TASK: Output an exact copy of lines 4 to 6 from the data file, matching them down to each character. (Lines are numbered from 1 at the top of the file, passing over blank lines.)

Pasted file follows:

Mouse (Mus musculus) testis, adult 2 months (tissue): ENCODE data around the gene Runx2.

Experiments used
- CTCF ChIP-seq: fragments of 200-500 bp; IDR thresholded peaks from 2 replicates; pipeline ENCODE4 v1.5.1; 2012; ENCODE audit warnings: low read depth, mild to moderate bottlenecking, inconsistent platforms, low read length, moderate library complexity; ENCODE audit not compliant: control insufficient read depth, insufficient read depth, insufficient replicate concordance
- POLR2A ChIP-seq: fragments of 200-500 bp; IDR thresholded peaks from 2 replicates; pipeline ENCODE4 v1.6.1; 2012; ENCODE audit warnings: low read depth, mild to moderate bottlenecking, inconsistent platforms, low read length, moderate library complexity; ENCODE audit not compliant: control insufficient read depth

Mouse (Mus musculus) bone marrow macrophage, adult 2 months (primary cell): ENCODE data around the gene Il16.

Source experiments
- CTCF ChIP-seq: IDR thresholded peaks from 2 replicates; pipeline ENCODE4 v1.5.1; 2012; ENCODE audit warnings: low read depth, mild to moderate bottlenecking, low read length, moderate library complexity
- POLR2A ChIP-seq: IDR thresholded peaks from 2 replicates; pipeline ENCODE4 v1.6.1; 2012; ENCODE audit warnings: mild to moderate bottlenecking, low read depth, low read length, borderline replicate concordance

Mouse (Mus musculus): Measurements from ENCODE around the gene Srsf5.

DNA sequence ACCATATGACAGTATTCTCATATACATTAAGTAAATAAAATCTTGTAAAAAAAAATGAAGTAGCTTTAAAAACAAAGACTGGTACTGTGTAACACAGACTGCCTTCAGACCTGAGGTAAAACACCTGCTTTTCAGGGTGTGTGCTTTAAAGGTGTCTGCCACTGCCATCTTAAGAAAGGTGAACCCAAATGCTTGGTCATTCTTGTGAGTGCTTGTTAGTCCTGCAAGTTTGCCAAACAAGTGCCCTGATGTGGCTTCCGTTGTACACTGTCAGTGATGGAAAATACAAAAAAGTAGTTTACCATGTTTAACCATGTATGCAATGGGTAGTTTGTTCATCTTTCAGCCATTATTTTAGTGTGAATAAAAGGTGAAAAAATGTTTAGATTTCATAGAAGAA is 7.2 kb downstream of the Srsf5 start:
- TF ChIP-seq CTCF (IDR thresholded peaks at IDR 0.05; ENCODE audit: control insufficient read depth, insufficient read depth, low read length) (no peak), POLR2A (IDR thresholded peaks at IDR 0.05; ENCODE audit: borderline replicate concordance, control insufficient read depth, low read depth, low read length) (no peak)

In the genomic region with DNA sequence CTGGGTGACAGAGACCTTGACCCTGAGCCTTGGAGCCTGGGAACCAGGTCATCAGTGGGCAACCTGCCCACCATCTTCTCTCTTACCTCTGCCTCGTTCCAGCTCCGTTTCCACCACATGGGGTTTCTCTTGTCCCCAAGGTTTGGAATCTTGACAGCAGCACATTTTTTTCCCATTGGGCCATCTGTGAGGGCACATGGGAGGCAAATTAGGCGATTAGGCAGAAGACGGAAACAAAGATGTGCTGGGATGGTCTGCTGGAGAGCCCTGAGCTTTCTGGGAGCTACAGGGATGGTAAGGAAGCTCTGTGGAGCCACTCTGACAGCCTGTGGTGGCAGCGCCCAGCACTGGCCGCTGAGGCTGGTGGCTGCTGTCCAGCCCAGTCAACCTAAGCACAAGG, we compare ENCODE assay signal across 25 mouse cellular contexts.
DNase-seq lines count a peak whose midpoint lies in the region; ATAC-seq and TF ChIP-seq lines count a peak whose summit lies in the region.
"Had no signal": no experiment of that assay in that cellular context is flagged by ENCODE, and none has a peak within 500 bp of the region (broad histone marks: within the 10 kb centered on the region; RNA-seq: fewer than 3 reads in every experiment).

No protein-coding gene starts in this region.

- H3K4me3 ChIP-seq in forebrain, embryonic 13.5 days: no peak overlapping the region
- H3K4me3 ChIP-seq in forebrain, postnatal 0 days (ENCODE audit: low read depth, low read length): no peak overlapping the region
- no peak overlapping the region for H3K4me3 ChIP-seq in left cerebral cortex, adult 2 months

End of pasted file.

- POLR2A ChIP-seq: fragments of 200-500 bp; IDR thresholded peaks from 2 replicates; pipeline ENCODE4 v1.6.1; 2012; ENCODE audit warnings: low read depth, mild to moderate bottlenecking, inconsistent platforms, low read length, moderate library complexity; ENCODE audit not compliant: control insufficient read depth

Mouse (Mus musculus) bone marrow macrophage, adult 2 months (primary cell): ENCODE data around the gene Il16.

Source experiments